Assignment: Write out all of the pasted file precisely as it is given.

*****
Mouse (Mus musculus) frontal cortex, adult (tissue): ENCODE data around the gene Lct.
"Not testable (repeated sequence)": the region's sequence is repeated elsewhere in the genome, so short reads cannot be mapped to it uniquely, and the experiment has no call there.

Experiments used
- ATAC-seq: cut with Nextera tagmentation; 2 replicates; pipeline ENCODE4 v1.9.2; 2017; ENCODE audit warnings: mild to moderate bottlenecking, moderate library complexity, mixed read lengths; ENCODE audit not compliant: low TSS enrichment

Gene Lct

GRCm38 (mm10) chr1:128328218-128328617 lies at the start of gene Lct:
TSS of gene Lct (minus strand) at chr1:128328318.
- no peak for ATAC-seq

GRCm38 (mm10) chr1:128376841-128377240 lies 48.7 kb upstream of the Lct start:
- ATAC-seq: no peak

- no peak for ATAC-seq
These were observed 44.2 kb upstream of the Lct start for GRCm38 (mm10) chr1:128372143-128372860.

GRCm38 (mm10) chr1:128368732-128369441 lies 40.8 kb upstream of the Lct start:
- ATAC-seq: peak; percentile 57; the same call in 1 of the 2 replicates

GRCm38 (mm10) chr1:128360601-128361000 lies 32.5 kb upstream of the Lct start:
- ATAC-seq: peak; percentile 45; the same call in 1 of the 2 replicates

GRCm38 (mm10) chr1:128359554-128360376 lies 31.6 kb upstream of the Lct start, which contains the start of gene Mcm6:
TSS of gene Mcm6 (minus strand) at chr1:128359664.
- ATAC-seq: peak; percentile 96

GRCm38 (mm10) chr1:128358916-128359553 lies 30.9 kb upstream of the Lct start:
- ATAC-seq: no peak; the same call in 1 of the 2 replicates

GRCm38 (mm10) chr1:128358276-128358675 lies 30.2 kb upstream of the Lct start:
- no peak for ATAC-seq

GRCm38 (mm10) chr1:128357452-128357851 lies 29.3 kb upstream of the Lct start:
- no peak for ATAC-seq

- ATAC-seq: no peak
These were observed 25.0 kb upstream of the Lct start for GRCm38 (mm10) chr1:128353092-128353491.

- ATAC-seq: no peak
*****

Mouse (Mus musculus) frontal cortex, adult (tissue): ENCODE data around the gene Lct.
"Not testable (repeated sequence)": the region's sequence is repeated elsewhere in the genome, so short reads cannot be mapped to it uniquely, and the experiment has no call there.

Experiments used
- ATAC-seq: cut with Nextera tagmentation; 2 replicates; pipeline ENCODE4 v1.9.2; 2017; ENCODE audit warnings: mild to moderate bottlenecking, moderate library complexity, mixed read lengths; ENCODE audit not compliant: low TSS enrichment

Gene Lct

GRCm38 (mm10) chr1:128328218-128328617 lies at the start of gene Lct:
TSS of gene Lct (minus strand) at chr1:128328318.
- no peak for ATAC-seq

GRCm38 (mm10) chr1:128376841-128377240 lies 48.7 kb upstream of the Lct start:
- ATAC-seq: no peak

- no peak for ATAC-seq
These were observed 44.2 kb upstream of the Lct start for GRCm38 (mm10) chr1:128372143-128372860.

GRCm38 (mm10) chr1:128368732-128369441 lies 40.8 kb upstream of the Lct start:
- ATAC-seq: peak; percentile 57; the same call in 1 of the 2 replicates

GRCm38 (mm10) chr1:128360601-128361000 lies 32.5 kb upstream of the Lct start:
- ATAC-seq: peak; percentile 45; the same call in 1 of the 2 replicates

GRCm38 (mm10) chr1:128359554-128360376 lies 31.6 kb upstream of the Lct start, which contains the start of gene Mcm6:
TSS of gene Mcm6 (minus strand) at chr1:128359664.
- ATAC-seq: peak; percentile 96

GRCm38 (mm10) chr1:128358916-128359553 lies 30.9 kb upstream of the Lct start:
- ATAC-seq: no peak; the same call in 1 of the 2 replicates

GRCm38 (mm10) chr1:128358276-128358675 lies 30.2 kb upstream of the Lct start:
- no peak for ATAC-seq

GRCm38 (mm10) chr1:128357452-128357851 lies 29.3 kb upstream of the Lct start:
- no peak for ATAC-seq

- ATAC-seq: no peak
These were observed 25.0 kb upstream of the Lct start for GRCm38 (mm10) chr1:128353092-128353491.

- ATAC-seq: no peak